On September 6, 2017, StandardVision launched its latest site-specific public art video Tahiti, created by award winning photographer and filmmaker Morgan Maassen. The piece represents another new, innovative and original film in the SV Presents series; an art initiative showcasing the work of creative visual artists working within the community. We had the opportunity to talk to Morgan about inspiration, his technique, and life-or-death circumstances!
Where are you from?
My name is Morgan Maassen, I am 27 years old from Santa Barbara, California.
What was it like when you went into the ocean for the first time?
I have no clear recollection of the first time I was in the ocean, but my earliest memories are almost all of times spent at the beach or in the sea, where the majority of my childhood was spent. Everything from snorkeling to surfing, chasing birds on the beach and spending time with my Dad on his boat…
How long have you been working with film and photography?
I’ve been making films since my teenage years, when I first started experimenting with my family’s camcorder. All throughout high school, I made short films on my friends and I surfing, skateboarding and exploring California in our free time. Later on, around the age of 19, I started shooting photos and was immediately hooked.
What about the mediums are so inspiring?
I see beauty and art everywhere, so being able to document it is incredibly satiating. I consider all my photographs to be postcards, of moments and things I saw that I found alluring or inspiring. Filmmaking, to me, is a marriage of the beauty of motion and sound, telling stories and opening windows to new worlds.
What is it like to film underwater?
Indescribably challenging and gratifying. The cameras are fragile, heavily enclosed in aluminum waterhousings, there are sharks/reef/rip currents/waves, but it is always worth it. There is beauty in every droplet of water, and the thrill of being amongst it with a camera is second to none.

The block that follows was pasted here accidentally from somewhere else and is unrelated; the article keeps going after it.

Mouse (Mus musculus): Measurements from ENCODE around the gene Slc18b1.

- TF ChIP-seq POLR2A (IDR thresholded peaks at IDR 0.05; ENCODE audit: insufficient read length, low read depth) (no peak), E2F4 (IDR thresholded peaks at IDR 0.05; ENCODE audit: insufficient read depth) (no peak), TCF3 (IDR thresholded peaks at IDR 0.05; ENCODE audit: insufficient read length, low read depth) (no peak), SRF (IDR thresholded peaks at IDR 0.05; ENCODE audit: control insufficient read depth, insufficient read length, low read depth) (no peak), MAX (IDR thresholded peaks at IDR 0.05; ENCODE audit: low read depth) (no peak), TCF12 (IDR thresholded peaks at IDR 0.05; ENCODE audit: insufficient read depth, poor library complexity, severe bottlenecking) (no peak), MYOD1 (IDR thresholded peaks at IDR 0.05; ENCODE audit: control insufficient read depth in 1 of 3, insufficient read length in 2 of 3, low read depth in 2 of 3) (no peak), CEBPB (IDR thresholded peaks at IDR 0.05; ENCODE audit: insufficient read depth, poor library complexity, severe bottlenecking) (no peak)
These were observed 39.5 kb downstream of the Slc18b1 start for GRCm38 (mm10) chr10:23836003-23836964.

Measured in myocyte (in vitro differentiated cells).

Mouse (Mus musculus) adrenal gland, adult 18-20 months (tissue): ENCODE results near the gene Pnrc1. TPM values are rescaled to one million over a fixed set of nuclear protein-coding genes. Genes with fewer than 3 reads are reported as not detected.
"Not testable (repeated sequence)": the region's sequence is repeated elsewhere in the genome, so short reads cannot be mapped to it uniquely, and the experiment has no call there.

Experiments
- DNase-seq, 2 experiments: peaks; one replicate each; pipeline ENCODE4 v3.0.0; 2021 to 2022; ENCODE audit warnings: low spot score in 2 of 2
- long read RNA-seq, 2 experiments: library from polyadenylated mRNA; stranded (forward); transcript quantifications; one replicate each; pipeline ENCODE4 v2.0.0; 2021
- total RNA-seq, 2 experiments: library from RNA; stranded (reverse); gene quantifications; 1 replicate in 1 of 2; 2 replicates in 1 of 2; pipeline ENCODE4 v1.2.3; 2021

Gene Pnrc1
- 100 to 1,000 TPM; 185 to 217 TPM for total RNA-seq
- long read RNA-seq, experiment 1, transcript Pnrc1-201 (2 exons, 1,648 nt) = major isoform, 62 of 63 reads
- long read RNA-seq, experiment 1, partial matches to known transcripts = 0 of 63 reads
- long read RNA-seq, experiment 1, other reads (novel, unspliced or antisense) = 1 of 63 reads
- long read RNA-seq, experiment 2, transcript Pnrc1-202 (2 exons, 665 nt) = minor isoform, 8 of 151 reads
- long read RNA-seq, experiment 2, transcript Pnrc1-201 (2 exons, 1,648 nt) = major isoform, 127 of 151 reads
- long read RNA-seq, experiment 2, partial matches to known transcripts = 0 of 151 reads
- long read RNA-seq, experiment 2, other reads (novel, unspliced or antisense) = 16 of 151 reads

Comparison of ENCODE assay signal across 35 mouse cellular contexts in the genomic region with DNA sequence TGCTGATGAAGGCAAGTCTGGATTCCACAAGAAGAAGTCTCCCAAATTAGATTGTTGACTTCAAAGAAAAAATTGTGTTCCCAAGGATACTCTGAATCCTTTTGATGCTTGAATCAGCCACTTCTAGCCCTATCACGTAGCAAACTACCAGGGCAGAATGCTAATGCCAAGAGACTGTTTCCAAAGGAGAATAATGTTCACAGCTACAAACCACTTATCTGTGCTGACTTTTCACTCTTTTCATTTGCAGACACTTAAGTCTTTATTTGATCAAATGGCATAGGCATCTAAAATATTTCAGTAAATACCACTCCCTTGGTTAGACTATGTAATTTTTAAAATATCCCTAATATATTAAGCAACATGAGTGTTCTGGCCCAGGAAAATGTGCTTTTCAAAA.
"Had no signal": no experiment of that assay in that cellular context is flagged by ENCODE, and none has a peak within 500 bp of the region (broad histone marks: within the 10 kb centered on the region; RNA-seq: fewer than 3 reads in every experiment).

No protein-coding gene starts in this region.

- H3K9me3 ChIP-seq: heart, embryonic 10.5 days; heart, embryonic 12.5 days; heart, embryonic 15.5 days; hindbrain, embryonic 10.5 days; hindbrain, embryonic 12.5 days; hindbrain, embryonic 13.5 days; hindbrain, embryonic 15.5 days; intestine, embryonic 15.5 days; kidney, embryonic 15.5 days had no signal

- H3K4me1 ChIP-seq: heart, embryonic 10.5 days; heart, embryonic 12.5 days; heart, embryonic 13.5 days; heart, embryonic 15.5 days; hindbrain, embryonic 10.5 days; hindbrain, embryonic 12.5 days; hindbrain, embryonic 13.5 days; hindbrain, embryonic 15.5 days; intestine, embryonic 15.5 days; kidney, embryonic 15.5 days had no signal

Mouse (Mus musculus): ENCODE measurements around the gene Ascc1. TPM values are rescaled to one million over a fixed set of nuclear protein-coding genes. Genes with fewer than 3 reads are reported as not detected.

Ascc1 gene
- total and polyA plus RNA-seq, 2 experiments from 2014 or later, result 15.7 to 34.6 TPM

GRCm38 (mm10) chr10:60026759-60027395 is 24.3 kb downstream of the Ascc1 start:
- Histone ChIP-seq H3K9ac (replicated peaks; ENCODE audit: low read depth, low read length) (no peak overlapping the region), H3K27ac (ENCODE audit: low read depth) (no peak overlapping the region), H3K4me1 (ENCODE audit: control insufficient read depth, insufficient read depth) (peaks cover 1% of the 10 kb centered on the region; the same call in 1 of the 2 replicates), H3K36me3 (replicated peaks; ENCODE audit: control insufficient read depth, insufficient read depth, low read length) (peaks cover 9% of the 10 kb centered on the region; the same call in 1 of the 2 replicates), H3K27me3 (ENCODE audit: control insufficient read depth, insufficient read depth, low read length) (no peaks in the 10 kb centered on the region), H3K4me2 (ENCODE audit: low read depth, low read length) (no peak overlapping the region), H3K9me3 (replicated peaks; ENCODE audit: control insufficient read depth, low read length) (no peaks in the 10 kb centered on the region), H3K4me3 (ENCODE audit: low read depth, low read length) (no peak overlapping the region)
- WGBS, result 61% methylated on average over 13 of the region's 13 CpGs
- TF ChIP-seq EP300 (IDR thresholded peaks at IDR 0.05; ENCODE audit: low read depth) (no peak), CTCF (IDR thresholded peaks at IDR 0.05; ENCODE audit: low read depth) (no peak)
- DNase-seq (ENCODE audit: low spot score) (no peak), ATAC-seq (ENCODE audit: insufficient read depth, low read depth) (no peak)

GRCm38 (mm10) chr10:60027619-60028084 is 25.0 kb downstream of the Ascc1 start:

Have you ever had to deal with a shark (or had any almost life-threatening/altering experience in the water?)
Yes, amongst many other instances of large surf, reef, jellyfish, rip currents, boats, and so many other moments of potential peril.
You’re traveling all over the world – where are your top three favorite places that you’ve shot?
The Kimberley Mountains of Northwestern Australia, Biarritz in the south of France, and Tahiti.
What is it that you seek to communicate through your film and photographic works?
I love textures, minimalism, and most importantly, experiencing places and moments. Capturing these things are both greatly challenging and satisfying for me, and its an honor to share them with people.
Some of your images are so abstracted and dark, it feels almost like you’re lost in seeing a new, intimate portrait of the world. What about these moments sparks you to record them?
I don’t actively seek to create such a style of imagery, rather I think these are just the moments that stand out to me; the ones I chase with conviction and passion. I always laugh that its such a juxtaposition to the sunny and picturesque life I’ve enjoyed growing up in California.
Your works is set apart from the, pardon the pun, flood of photographers seeking to shoot surf culture and the natural world. Why do you think your work has the ability to stand out?
I’ve started to notice a lot of my photos and films aren’t centered around “hero” moments, but rather instances of unique lighting or compelling colors. to carve a career and body of work out of it has been a wild experience, but at the end of the day I am very proud of the work that I do.